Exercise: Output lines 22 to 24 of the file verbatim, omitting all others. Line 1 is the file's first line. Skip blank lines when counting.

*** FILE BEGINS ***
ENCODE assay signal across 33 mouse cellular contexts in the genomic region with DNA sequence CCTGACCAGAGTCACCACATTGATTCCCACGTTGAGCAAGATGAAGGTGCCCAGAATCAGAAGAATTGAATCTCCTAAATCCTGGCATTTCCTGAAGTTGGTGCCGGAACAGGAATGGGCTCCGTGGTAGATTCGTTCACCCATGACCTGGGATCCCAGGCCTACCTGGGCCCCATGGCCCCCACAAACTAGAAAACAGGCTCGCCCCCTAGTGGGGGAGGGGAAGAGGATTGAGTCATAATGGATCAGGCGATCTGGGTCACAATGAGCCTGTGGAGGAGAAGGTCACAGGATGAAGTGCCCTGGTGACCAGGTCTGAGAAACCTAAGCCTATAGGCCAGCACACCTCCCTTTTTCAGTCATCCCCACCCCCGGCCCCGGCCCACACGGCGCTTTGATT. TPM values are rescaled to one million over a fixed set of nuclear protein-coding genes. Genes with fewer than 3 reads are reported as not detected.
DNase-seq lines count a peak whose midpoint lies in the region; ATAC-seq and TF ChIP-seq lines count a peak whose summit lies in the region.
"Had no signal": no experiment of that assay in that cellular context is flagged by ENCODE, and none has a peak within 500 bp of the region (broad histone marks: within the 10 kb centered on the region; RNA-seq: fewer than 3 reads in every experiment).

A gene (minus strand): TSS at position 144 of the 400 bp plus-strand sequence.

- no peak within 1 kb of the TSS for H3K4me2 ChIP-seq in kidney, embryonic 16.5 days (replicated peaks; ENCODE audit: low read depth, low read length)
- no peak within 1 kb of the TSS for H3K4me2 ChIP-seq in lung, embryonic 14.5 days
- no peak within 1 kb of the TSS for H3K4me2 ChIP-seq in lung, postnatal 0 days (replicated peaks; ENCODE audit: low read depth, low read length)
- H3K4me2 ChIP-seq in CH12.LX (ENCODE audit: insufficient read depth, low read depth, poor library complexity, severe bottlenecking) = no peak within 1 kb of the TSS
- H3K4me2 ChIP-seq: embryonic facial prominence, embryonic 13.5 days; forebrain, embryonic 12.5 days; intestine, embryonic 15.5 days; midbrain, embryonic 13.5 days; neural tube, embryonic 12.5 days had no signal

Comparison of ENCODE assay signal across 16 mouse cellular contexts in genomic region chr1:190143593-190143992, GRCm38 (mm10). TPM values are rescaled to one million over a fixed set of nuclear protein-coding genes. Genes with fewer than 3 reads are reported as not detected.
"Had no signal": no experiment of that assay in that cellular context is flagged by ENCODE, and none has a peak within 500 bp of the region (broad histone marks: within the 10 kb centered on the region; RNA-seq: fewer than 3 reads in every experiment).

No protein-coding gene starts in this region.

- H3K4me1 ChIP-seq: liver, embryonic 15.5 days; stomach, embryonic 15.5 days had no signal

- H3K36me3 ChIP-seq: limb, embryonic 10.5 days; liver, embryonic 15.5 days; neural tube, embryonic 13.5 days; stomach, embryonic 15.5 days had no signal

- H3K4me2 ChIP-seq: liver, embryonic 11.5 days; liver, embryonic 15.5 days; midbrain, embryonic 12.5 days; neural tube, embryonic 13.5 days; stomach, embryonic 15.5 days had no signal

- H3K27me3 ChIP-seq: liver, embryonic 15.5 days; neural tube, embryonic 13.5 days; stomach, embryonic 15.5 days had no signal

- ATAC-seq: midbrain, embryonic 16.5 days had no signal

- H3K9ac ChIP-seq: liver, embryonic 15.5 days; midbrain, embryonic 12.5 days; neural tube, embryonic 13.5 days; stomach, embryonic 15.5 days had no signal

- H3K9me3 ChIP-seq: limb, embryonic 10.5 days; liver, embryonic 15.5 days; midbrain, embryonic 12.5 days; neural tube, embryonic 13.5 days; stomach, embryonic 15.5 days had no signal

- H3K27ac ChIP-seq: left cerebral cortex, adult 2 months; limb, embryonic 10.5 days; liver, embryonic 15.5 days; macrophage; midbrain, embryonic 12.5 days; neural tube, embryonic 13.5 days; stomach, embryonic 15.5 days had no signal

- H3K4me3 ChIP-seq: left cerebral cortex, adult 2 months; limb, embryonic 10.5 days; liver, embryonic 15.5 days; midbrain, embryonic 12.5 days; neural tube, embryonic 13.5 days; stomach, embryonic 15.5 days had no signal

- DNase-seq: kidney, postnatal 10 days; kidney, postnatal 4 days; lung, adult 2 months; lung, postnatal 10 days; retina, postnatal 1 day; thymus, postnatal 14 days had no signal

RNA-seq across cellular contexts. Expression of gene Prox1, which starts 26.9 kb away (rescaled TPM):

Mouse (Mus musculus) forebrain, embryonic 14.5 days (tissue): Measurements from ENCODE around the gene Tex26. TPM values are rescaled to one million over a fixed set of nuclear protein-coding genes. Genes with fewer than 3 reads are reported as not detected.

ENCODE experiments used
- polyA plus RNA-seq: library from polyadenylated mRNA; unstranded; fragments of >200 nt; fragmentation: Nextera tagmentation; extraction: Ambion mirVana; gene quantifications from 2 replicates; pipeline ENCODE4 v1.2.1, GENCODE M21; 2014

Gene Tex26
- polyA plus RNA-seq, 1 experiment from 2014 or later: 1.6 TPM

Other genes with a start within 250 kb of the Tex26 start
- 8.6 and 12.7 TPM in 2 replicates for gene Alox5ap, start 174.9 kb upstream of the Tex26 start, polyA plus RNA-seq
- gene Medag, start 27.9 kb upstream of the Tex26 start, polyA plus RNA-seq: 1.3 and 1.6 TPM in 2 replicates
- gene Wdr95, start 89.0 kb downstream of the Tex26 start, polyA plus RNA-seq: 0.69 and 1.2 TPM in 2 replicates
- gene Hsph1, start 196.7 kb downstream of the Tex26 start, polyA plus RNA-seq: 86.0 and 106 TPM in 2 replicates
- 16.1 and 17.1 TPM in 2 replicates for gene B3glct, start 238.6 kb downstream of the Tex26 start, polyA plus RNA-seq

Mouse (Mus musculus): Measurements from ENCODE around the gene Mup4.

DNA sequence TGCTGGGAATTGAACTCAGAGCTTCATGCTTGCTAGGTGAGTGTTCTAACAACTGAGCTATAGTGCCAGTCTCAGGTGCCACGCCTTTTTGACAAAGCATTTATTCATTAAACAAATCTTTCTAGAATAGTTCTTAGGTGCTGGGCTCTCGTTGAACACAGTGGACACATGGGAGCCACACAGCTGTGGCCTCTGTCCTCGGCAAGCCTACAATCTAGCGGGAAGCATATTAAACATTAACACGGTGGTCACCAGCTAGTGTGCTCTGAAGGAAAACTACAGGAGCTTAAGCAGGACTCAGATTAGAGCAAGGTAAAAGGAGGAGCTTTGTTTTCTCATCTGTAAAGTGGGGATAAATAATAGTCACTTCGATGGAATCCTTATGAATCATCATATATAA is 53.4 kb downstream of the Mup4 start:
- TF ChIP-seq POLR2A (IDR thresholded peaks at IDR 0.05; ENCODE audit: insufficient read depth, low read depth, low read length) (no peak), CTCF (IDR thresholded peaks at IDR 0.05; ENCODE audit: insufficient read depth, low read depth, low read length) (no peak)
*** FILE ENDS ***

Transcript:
- DNase-seq: kidney, postnatal 10 days; kidney, postnatal 4 days; lung, adult 2 months; lung, postnatal 10 days; retina, postnatal 1 day; thymus, postnatal 14 days had no signal

RNA-seq across cellular contexts. Expression of gene Prox1, which starts 26.9 kb away (rescaled TPM):

Mouse (Mus musculus) forebrain, embryonic 14.5 days (tissue): Measurements from ENCODE around the gene Tex26. TPM values are rescaled to one million over a fixed set of nuclear protein-coding genes. Genes with fewer than 3 reads are reported as not detected.